In Acts of Faith: Explaining the Human Side of Religion, a comprehensive book-length exposition of the rational choice approach, sociologists Rodney Stark and Roger Finke argue that all human beings have some sort of innate religious preference, and that these preferences tend to follow a bell curve-shaped distribution. Some people have an inborn sense that religion should be strict and should guide every aspect of their lives. Such people will likely be drawn to demanding varieties of religion, like Mormonism or the Jehovah’s Witnesses or Orthodox Judaism. Others have a preference for more liberal faiths that offer a greater degree of individual autonomy and that leave a wider range of decisions to personal choice.

The majority, however, falls somewhere in between. In America today, both austere sects like the Amish and progressive churches like the Unitarian Universalists command relatively small followings. Although aggregate religious participation has dropped off steeply over the last few decades, it is still the case that the groups dominating the scene are those that are strict, but not too strict. They may require their congregants to attend weekly services or undertake periodic fasts, but they probably don’t ask them to sell all their possessions and become itinerant preachers (well, maybe they do, but they don’t really press the issue).

Where does the notion of the Catholic Church as a “lazy monopoly” fit into this framework? Chris, following Steinfels, suggests that the Church might be growing rather than shrinking if the hierarchy were more responsive to the concerns of the laity, treating them like adults rather than infantilizing them. While Francis might possibly be moving toward a “flatter” vision of the Church (more on that in an upcoming post), Benedict XVI seemed to embrace the idea of a pyramidal ecclesial structure wholeheartedly. He did not see the Church as a lazy monopoly but as a monopoly that knew exactly what it was doing, and mused about whether it might not be better if we ended up with a “smaller, purer Church.”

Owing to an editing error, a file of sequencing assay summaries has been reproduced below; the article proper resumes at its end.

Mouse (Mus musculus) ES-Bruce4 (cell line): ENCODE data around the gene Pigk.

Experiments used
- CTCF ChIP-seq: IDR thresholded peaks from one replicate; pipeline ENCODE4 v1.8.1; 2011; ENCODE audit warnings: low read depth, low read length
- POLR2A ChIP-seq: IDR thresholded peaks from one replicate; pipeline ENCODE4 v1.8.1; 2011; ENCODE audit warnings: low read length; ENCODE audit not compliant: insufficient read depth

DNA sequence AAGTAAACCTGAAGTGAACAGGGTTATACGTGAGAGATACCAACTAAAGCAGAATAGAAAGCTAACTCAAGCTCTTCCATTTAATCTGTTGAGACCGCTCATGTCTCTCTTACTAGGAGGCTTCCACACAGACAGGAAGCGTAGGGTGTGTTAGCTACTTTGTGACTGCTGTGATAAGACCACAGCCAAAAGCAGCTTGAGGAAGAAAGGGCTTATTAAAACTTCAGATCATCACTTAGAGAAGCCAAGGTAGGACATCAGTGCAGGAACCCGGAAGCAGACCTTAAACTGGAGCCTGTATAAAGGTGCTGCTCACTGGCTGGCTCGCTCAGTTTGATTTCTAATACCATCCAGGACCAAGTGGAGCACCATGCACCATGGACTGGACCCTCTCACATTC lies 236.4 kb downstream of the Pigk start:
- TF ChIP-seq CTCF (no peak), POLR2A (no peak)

There is a sense in which this line of argument is beyond critique. Chris rightly points out that there is little an institution that understands itself to be dealing in “immutable truths” can do to appeal to the masses if people are simply nonreceptive to those truths or to the meta-notion that any truth can be immutable. Moreover, there are those who embrace Benedict’s approach but reject his false choice between purity and mass appeal. As Ross Douthat has written, both in his 2012 book Bad Religion and in several of his Sunday New York Times columns, it is the churches that have most enthusiastically embraced the innovations of modernity that have been most seriously impacted by the decline in churchgoing. If you have nothing to offer people that they can’t get from, for example, participation in secular politics, then why would anyone give you a second look? Liberalizing is not as promising an option as it might seem for churches seeking to revitalize themselves.

The problem with this hypothesis is that it fails to account for the idea that individuals might have heterogeneous religious preferences. Another way to think about the prediction that greater competition leads to greater participation is to imagine that there are a variety of “market niches” that are ill-served by the presence of a single religious monopolist but that are more likely to see their personal spiritual needs met when there are a variety of available options.

While some niches may respond negatively to a lack of theological rigor or to a perceived doctrinal flexibility in their religious leaders, others may be drawn to such things (although they would no doubt frame them in more positive terms). Any shift in dogma or practice will please some and offend others. What matters is the relative size of the constituencies that are pleased and offended. So while it could very well be that Episcopalianism would collapse if it adopted every idea ever pushed by John Shelby Spong, it might also be the case that the Amish population would grow if they allowed themselves to start using microwaves.